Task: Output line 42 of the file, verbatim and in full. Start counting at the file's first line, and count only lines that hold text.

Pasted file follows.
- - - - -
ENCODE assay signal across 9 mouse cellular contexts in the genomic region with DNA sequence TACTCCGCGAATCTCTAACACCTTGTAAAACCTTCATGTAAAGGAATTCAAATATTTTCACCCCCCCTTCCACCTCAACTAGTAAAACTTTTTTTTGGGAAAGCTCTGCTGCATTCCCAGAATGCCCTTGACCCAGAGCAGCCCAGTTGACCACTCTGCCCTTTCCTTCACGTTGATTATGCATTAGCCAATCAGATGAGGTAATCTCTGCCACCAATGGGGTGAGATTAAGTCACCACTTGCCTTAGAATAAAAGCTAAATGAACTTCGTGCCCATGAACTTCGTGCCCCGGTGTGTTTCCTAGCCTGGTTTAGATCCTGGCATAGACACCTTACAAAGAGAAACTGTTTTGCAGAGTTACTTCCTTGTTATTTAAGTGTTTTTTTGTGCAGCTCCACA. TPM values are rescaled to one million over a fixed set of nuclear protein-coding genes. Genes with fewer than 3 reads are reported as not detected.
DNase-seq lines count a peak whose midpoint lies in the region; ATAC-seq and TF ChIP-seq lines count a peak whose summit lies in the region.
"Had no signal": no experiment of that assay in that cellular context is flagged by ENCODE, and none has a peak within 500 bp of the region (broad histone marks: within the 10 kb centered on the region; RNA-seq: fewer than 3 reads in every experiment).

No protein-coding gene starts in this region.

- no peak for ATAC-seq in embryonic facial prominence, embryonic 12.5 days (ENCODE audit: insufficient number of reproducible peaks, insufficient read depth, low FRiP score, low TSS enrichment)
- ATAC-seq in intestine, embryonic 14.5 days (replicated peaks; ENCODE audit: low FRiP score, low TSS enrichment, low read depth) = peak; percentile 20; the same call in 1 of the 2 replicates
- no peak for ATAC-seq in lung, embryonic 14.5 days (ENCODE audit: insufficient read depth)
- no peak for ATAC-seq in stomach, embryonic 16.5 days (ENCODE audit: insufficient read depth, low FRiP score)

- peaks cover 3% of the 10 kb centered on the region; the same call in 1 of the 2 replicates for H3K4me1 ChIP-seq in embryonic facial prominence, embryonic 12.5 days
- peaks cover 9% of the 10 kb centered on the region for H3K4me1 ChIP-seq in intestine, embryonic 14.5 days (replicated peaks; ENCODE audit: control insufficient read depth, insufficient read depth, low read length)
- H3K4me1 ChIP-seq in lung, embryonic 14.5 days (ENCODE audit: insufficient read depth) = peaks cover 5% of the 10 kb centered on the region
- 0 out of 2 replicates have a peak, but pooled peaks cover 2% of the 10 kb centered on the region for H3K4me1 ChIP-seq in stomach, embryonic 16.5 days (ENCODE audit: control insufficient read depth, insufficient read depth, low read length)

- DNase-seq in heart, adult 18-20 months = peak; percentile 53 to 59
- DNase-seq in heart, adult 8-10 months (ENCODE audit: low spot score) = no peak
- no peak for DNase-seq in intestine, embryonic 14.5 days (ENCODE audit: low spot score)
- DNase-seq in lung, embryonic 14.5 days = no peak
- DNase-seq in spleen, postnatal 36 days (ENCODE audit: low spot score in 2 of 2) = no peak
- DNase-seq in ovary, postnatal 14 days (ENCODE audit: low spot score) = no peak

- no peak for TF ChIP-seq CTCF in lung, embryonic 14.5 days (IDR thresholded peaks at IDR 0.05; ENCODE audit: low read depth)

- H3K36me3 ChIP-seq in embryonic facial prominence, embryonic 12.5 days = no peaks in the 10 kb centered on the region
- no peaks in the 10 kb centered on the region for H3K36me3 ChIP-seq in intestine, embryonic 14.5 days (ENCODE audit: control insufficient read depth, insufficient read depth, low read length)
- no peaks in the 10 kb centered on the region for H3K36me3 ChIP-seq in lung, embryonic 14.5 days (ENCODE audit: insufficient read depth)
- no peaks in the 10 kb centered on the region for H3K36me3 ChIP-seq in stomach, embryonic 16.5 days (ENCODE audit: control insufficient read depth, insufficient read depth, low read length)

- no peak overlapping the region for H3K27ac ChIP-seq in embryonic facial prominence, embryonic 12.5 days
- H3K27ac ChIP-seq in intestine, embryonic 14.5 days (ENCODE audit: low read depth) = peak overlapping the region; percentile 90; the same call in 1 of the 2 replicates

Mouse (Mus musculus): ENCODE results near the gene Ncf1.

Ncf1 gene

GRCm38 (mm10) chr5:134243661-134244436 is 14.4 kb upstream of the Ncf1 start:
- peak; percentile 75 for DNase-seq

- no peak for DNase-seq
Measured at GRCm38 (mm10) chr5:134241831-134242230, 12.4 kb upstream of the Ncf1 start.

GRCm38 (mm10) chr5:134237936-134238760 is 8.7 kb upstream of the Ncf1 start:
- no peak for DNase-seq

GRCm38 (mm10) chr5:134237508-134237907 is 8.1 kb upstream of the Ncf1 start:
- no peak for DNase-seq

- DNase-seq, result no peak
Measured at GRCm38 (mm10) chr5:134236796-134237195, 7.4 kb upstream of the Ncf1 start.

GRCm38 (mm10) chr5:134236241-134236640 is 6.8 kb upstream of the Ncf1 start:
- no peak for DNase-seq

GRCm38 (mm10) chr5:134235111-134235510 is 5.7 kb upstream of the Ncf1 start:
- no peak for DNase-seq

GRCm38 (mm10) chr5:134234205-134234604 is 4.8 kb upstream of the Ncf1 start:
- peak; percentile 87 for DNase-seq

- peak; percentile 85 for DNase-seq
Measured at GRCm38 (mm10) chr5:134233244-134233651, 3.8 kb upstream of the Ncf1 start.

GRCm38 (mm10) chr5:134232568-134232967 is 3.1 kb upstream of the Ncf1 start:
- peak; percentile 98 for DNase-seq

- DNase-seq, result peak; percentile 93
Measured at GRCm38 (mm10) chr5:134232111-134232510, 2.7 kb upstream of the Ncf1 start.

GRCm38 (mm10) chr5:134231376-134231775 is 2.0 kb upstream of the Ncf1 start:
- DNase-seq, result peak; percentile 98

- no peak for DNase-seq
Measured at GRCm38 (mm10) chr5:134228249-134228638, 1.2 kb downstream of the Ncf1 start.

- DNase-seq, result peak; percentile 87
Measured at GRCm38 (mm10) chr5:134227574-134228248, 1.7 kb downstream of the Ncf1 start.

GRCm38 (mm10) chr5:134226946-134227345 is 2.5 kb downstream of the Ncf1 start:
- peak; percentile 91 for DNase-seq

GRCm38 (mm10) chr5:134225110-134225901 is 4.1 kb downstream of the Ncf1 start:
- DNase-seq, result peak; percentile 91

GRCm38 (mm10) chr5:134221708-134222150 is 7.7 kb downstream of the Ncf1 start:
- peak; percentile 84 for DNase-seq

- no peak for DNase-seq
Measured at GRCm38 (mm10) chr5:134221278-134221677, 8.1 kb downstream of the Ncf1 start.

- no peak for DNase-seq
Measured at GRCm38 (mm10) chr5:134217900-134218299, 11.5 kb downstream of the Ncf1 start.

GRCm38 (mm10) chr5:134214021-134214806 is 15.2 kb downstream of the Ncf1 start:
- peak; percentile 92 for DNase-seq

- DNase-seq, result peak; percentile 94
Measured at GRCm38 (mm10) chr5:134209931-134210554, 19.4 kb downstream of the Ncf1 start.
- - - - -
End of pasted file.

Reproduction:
GRCm38 (mm10) chr5:134234205-134234604 is 4.8 kb upstream of the Ncf1 start: